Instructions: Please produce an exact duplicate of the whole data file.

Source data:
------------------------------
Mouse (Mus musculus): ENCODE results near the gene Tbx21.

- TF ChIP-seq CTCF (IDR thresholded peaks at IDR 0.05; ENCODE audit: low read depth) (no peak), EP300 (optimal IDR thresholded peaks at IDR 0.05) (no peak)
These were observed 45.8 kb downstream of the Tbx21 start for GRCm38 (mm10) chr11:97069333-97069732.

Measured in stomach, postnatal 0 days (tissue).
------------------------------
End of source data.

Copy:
Mouse (Mus musculus): ENCODE results near the gene Tbx21.

- TF ChIP-seq CTCF (IDR thresholded peaks at IDR 0.05; ENCODE audit: low read depth) (no peak), EP300 (optimal IDR thresholded peaks at IDR 0.05) (no peak)
These were observed 45.8 kb downstream of the Tbx21 start for GRCm38 (mm10) chr11:97069333-97069732.

Measured in stomach, postnatal 0 days (tissue).